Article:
The History of The University Club of Cincinnati:
The University Club was founded in 1879, as a result of a generalized call through the daily newspapers for persons interested in forming a club to be composed of “college men”, meaning graduates and those who had spent at least two years in college. As a measure of the times, these same newspapers reported a rumor that Jesse James had been shot to death in the Oklahoma territory; he was in fact shot to death three years later in Missouri.
The Club’s organizational meeting in November, 1879 garnered about 50 attendees from the estimated 1,000 college graduates then in the city. According to the Cincinnati Daily Gazette, after “a spirited discussion”, the attendees adopted a Constitution stating the Club’s purpose as “to cultivate a spirit of fraternity among college men and to foster higher education by uniting persons who appreciate its importance from realizing a sense of its benefits, as well as to provide for our social enjoyment…”
The original University Club lasted from 1879 until1896. From the beginning there were “great differences of opinion”, especially on the matter of dues, and some fractiousness among the members. The minutes of the first twenty years of the Club contain one instance of a member accusing another of fudging his status as a college man, another instance of a member posting on the Club bulletin board a newspaper article derogating a fellow member, and many resolutions empowering the Treasurer to employ persons to collect unpaid dues. At one point, the Club went so far as to throw out two members for unpaid dues, and then to sue for the debt.
Apart from a certain degree of uproar in the membership, the Club appears to have been under some financial pressure. The Club’s initial Club House was at 122 West Seventh Street. It then moved to 165 West Seventh Street and then to the Northeast corner of Fourth and Broadway, known as the “Dexter House”.
These relocations were all necessitated by a perceived need for more room but each entailed an increasing financial obligation both in rent and in redecorating and refurnishing.
The minutes of the old Club after 1891 having been lost, the exact causes of the original Club’s demise in 1896 are unclear. Various later publications refer to “certain disagreements” within membership and “hard times”, which undoubtedly refers to the Panic of 1896 and the ensuing sharp depression. In any case, what later publications characterize as a “baleful influence” caused the old Club to disband in1896.
In 1905, the local alumni of Harvard, Yale and Princeton colleges held a joint outing. At this outing, the idea arose to re-establish a University Club. This idea led to a committee, which held an organizational meeting January 25, 1906. Although the organizational meeting yielded 106 men who adopted the constitution, that group’s Board of Managers elected at the meeting were only authorized to proceed to organize the club when 200 members had been obtained. As the membership of the old University Club fluctuated between about 120 and 140, this requirement probably indicates the perceived source of the old club’s financial problems.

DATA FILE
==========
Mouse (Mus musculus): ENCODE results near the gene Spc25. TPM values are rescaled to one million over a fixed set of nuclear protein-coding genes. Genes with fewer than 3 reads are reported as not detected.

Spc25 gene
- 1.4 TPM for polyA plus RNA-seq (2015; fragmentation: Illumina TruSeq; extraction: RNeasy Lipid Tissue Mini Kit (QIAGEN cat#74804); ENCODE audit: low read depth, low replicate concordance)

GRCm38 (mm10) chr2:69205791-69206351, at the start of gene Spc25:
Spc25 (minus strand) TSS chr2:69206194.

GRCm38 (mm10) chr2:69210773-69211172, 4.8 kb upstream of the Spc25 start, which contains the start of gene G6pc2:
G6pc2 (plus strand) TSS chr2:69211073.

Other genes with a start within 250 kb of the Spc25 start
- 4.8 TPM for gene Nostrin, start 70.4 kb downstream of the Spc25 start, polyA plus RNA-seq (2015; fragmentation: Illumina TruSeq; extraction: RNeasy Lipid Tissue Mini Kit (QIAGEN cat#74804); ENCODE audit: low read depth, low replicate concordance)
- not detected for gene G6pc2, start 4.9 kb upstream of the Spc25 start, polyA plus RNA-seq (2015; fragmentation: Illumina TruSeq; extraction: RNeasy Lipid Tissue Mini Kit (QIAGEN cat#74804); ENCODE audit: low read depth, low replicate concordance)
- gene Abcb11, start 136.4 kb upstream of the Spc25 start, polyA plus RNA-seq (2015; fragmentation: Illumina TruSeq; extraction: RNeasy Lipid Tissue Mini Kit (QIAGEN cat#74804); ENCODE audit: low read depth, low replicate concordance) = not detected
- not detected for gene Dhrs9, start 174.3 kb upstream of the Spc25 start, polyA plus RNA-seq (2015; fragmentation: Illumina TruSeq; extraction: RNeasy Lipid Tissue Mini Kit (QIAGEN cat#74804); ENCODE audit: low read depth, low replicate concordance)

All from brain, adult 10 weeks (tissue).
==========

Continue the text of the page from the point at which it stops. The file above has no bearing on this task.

On January 30, 1907 the Board of Managers elected officers and authorized a committee to search for an appropriate Club House. That committee decided that the William Wallace Seely house at the southeast corner of Fourth and Broadway streets would be the best location. Mrs. Seely was induced to grant the Club a five-year lease and moved from the house to East Walnut Hills. Probably not coincidentally, the club at that time also obtained the necessary membership numbers to organize the Club.
The Club formally opened April 27, 1907, with then Secretary of War, William Howard Taft (a former member of the old University Club presiding. The Club’s first president was Edward H. Ernst (Princeton 1882), who also was one of the three members of the committee that promoted the re-establishment of the Club. Mr. Ernst was re-elected each year until declining to run in 1912. He continued to serve on the Board of Governors until1920, when he was appointed as a Trustee of the University of Cincinnati, a job that apparently made the greater claim to his time. The fact that the Club exists and its tenor as a place of hospitality and congeniality is due in large part to Mr. Ernst’s efforts, leadership, and personality.
The membership of the Club was select. In 1910, nearly half of the Club’s members had attended either Harvard, Yale, or Princeton. Over the years the predominance of these institutions diminished, so that in 1945 their graduates were 35% of the membership, and presently about 20% of the members.
Between 1912 and 1929, the Club thrived. By 1929 the Club had attracted 569 members of whom 489 were resident members. (Any member was considered “non-resident” if he lived more than 20 miles from “the City” and had no office in “the city”: non-resident members are described as being from the village of Glendale and Avondale, among other neighborhoods now considered in general part of the City.) The Club had accrued a portfolio of securities worth about $83,000.00, which then was a very considerable sum (by way of measure, the Club charged $.70 for lunch in 1929). And through the generosity of Charles Phelps Taft, the Club acquired ownership of the present ClubHouse.